Maybe, Just Maybe, Spring is Springing?

With sun and temps in the high 50’s today, I was able to get outside and tend to some things that needed attention after a tough Winter. I’m thinking of taking tarps off outdoor furniture, filling the deep gouges dug by the LP gas truck when it foundered in my driveway, fixing the “dingers” in our several wind chimes, bailing water from the tub surrounding the solar system batteries, measuring for the wooden frame I need to build to shore up the small shed whose roof was flattened by the weight of this season’s heavy snow–and the list went on.

Tonight’s WPCA-FM story reading was A Cabbie’s Sunday Morning Soap Opera, a tale in which a cab driver’s imagination runs wild when an enigmatic statement made while he picked up his fare rolls around in his head and there is no radio reception to distract his thoughts. I think the story is better read than heard because it’s really three stories in one and the reader may want to go back a page or two to make sure he/she is tracking the plot. Also, one of the stories the cab driver imagines treads close to being an adult story; grown-ups may not want children’ ears to take it in. The story is found in my e-book collection, Yes, More Break Time Stories and in the paperback, The Second Gathering of The Break Time Stories. The paperback is available through and Barnes and Noble Booksellers.

Su Leslie, the Librarian at St.Crox Falls Public Library, tells me I will be scheduled to read there sometime in May or June, probably on a Thursday night. I have a soft spot in my heart for the St.Croix Falls Library: Sarah Adams, the then-Librarian, had me read there in 2018. It was the first of my library readings. Others that followed included Luck, Balsam Lake, Milltown, and White Bear Lake, Minnesota, as well as readings for groups, several readings at what was The Northern Lakes Center for the Arts, a fund raiser for resurrecting the old movie theater in Amery to turn it into a live entertainment venue, a reading at Osceola’s Art Barn, and two fund raiser readings (with LaMoine MacLaughlin) for St.Croix Festival Theater. I usually read a serious story and finish to laughter with one of the “mangled” fairy tales.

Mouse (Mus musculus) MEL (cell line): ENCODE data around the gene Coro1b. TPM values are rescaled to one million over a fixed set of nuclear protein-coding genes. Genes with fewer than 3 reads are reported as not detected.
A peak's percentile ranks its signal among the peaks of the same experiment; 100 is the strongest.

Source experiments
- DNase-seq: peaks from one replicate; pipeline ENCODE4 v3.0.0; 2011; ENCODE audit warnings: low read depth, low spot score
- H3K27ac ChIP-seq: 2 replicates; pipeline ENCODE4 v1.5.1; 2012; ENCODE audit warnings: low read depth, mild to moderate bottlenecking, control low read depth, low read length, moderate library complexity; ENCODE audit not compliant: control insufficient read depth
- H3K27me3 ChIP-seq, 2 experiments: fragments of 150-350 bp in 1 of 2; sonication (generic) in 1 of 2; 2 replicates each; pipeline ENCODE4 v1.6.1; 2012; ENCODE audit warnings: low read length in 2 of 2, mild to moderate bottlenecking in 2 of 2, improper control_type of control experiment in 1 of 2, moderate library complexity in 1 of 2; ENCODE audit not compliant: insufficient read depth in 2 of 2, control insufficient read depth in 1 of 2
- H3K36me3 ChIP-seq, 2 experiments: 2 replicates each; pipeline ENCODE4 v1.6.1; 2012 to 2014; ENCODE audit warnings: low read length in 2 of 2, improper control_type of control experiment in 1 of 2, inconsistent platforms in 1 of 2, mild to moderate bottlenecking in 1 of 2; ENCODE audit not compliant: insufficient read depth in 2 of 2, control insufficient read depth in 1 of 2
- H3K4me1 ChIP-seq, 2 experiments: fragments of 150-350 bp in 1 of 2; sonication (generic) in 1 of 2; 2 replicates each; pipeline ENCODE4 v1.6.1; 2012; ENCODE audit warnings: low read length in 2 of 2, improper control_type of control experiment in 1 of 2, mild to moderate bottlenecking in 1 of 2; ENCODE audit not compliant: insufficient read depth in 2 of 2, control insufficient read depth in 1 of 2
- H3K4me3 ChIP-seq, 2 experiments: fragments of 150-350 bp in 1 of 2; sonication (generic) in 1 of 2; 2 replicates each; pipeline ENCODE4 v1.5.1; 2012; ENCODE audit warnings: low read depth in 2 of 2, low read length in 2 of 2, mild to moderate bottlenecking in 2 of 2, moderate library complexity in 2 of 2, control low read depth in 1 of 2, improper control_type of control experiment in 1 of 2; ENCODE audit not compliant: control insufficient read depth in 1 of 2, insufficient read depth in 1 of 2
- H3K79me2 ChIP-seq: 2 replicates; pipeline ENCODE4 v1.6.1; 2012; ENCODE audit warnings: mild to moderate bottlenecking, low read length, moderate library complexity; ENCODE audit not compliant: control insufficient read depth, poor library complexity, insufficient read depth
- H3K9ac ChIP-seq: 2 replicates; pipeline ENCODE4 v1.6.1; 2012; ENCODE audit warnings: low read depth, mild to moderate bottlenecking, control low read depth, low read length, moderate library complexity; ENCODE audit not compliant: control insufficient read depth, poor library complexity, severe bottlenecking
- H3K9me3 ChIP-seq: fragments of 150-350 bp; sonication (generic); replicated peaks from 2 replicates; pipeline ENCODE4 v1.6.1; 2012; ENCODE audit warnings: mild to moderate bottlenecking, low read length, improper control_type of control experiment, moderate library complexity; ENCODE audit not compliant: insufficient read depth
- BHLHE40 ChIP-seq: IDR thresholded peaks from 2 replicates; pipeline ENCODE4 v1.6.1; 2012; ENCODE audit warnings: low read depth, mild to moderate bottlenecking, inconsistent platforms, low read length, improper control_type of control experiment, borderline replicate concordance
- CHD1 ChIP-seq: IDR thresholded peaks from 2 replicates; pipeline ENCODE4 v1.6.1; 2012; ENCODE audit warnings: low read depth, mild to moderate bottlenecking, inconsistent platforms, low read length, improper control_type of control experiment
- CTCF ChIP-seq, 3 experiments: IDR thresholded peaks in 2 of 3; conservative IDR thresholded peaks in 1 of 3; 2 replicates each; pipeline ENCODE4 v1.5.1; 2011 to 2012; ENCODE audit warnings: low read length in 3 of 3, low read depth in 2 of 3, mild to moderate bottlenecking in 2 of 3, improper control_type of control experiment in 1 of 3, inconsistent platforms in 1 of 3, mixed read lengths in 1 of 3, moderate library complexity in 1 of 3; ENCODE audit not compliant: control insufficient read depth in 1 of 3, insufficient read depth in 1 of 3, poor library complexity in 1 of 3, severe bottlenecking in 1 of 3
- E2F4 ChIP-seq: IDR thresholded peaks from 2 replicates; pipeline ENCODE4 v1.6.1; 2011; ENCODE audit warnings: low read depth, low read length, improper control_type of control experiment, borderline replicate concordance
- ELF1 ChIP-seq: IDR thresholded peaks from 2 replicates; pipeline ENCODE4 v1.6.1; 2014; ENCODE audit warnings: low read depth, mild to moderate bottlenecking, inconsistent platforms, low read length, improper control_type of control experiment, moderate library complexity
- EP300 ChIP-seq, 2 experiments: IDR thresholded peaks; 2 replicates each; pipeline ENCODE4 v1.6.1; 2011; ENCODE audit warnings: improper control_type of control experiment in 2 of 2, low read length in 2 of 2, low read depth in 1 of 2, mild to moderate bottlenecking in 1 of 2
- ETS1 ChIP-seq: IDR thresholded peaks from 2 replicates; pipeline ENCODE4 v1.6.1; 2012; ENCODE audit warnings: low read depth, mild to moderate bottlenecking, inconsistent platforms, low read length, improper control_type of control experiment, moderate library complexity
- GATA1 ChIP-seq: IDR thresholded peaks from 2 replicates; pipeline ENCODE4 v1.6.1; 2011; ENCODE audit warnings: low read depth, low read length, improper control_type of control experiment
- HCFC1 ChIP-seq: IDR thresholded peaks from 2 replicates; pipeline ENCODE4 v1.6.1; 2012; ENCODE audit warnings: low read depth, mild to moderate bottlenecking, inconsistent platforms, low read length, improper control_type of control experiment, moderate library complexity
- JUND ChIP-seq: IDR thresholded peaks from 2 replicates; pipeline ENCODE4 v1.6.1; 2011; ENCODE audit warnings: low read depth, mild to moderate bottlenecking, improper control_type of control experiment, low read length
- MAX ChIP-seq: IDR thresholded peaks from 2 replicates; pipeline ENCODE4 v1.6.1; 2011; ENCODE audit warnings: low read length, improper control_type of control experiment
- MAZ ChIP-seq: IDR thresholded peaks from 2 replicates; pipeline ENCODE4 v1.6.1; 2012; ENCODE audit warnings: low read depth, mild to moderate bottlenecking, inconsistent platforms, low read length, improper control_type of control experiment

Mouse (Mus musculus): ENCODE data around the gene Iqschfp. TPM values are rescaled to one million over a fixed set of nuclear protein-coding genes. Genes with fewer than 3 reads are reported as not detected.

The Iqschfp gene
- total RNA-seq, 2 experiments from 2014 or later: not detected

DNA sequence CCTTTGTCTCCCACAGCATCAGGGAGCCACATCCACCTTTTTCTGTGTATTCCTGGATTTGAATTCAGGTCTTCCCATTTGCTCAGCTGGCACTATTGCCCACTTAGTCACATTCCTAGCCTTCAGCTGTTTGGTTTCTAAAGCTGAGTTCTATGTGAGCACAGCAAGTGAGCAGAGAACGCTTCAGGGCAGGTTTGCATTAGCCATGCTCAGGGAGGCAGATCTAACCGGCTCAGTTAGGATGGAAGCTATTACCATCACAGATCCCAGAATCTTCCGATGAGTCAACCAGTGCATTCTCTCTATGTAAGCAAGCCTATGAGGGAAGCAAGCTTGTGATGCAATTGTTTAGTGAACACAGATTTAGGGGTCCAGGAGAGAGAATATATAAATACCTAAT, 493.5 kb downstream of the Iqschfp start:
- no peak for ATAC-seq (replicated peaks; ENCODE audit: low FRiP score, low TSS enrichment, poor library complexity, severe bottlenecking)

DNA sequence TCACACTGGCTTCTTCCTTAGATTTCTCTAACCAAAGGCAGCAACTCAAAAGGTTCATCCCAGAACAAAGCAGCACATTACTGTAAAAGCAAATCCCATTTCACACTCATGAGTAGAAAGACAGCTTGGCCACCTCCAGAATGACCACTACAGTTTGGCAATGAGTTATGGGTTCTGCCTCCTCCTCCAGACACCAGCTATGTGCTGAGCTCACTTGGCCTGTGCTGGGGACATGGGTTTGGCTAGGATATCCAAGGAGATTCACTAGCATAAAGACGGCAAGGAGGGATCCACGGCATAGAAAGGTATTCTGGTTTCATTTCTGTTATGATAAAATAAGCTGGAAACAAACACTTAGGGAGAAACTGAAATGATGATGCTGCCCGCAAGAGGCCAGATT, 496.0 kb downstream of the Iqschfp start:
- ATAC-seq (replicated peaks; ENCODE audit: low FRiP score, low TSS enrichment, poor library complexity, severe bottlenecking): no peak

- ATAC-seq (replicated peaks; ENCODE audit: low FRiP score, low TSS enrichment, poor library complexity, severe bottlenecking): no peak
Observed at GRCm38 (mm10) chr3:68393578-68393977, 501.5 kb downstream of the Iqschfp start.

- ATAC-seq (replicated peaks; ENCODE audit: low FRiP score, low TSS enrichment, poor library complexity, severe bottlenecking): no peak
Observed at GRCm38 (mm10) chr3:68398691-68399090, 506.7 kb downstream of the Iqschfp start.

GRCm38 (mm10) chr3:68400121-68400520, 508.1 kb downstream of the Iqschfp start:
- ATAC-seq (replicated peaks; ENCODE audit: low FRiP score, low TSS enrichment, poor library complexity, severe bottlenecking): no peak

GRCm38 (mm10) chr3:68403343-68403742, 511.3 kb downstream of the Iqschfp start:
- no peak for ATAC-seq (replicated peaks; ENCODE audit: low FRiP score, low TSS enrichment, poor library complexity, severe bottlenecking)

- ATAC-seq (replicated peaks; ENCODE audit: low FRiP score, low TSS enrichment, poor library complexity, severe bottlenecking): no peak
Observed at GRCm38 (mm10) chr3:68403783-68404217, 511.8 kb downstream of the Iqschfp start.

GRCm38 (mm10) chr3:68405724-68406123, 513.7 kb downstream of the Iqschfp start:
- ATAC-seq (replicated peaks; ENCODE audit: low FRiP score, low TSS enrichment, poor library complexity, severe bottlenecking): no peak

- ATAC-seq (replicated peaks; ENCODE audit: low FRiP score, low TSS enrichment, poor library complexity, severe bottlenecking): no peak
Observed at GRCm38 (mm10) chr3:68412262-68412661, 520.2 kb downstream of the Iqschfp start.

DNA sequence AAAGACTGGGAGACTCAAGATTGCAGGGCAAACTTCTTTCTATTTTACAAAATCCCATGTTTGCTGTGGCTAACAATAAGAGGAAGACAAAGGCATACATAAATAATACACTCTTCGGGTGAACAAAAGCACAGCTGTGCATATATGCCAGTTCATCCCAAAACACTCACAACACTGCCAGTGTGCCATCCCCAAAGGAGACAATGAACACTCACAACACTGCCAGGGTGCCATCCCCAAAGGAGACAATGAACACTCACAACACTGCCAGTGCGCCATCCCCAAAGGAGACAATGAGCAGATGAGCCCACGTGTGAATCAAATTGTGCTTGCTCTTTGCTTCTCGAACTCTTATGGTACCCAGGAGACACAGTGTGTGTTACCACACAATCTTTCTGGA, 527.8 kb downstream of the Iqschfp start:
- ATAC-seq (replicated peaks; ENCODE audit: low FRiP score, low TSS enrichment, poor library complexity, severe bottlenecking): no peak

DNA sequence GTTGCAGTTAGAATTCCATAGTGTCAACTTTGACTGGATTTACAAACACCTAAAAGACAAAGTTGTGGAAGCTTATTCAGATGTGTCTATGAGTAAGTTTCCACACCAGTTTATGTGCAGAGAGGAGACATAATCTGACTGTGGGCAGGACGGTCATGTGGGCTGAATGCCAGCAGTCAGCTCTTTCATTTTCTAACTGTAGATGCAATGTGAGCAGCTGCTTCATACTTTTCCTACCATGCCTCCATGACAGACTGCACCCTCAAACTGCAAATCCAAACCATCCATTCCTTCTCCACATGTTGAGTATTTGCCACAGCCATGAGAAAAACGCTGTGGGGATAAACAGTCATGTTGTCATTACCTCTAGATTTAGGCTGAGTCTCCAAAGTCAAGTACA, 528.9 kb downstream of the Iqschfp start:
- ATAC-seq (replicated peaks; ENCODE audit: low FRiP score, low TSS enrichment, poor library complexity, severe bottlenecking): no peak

Wolf Creek United Methodist Church has a regular organist! Deb Lind Schmitz, a retired Presbyterian minister, who twice pastored United Methodist congregations, is also a skilled musician and is eager to keep her skills sharp by helping us in worship. She is an answer to prayer and a blessing to me. It’s nice to have someone working with you who understands the pastoral role as well. When Deb is unable to join us, we have been blessed by Cheryl Hustad stepping in. Cheryl is the president of the Osceola Seniors and my successor in that office. Like Deb, she is another supposedly “retired” person since she works consistently as a pharmacist. Shawn Gudmunsen also played for us. He is St.Croix Falls High School’s choral director and teacher, lives close by the church, and is one of the world’s generous, ebullient people. I see all of this as an answer to prayer in the light of the scarcity of people able and willing to play for church services. There are very few of them and every church seems to be looking. I thank the Lord.

We had the pleasure of having daughter Alice with us for a few hours last weekend. She had a show out in Delano, Minnesota and camped overnight with us after attending her 35th Unity High School class reunion. It was one of those brief-but-good visits: in the morning, I headed off to church, her sister, Hannah, came over to spend some moments with her sister, and then Alice zipped off to the airport to return to Ohio, home, husband and children.

My brother, Guy, remains hospitalized on life support in Los Angeles. This has gone on since September 6th. I speak with his caretakers every so often; improvement has been slow. We are in prayer, also, for my sister-in-law, Bunny Vreeland, who is fighting back against collapsed and collapsing lungs, the result of cancer. For situations like these two, I believe the story isn’t finished yet. An old Bishop told me long ago, “Always give God the last chance.”